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Showing posts from March, 2012

Tell some-one who cares! or Is this really relevant?

Wrote a brilliant methodology chapter, left it to ferment in the laptop for a week while I was: juggling blocked toilets (it's a recurring theme isn't it?); mum in hospital; forgetting to tell my longtime friend and research assistant Susan the alarm code for the house (Oops - that woke up the street!), and then re-read it. That voice in my head was grumpy! and said if this is your contribution to scholarly debate you need to: - avoid repetitive material (I know 'tell-a-story, tell-it again and then tell-it-again is the mantra for persuasive writing but ...) - tame runaway notes (I know enough about Stephen Greenblatt to tell the examiners what he eats for breakfast but do they care?) - quote judiciously (I love a good quote - see previous post) - limit  jargon (is 'morphing' jargon?) I felt better when I read Tanya Golash-Boza's blog and she labelled the first draft 'spew writing.'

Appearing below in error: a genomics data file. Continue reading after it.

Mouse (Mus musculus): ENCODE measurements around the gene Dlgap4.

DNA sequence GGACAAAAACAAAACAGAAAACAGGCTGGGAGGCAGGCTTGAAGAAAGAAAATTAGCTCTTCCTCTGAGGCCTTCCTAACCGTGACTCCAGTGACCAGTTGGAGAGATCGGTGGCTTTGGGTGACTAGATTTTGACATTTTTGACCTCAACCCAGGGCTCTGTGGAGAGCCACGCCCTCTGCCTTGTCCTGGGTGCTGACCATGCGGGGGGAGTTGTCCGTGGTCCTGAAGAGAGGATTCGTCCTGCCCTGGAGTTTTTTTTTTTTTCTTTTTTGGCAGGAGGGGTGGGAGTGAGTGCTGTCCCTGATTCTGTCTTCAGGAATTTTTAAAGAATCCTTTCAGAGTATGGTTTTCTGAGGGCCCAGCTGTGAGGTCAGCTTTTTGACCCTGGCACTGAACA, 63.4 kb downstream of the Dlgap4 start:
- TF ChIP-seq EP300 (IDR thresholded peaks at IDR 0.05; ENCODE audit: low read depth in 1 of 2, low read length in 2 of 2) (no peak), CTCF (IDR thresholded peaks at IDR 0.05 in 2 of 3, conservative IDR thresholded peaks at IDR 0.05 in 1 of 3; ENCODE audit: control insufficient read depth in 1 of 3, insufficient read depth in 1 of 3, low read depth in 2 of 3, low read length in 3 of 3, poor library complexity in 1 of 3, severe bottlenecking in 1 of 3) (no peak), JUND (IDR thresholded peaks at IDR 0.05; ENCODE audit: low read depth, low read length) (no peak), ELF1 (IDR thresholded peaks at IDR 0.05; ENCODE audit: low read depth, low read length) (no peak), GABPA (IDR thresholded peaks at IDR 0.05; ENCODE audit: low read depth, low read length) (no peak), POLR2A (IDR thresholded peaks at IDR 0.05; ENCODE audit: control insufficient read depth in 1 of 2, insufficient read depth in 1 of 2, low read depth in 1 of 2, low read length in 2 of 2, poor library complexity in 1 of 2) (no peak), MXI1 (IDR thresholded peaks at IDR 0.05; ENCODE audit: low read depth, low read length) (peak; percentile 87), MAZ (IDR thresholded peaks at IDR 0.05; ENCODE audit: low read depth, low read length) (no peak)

Using quotes as 'hooks' in my PhD

'Already I can see you, shapeless as you are now, embodied in my dreams as the finest of all my works.'  Olga Ernst (The Magic Shadow Show, p.18)


Pam and Marnee suggested the exploring the idea of beginning chapters with quotes from Ernst's works that express precisely the chapter focus or lead into the argument. Quotes are useful to because another's language may be so succinct that by comparison, mine may be ineffective. These are my fav quotes about research: The real purpose of books is to trap the mind into doing its own thinking. Christopher Morley (I am thinking... re-thinking...re-re-thinking...and thinking some more).I once asked a young dissertation writer whether her suddenly grayed hair was due to ill health or personal tragedy; she answered: “It was the footnotes”. Joanna Russ (I think my hair is greyer despite minimal footnotes. However no one will know - hair dye is a wonderful invention!).It is a laborious madness, and an impoverishing one, the madness of…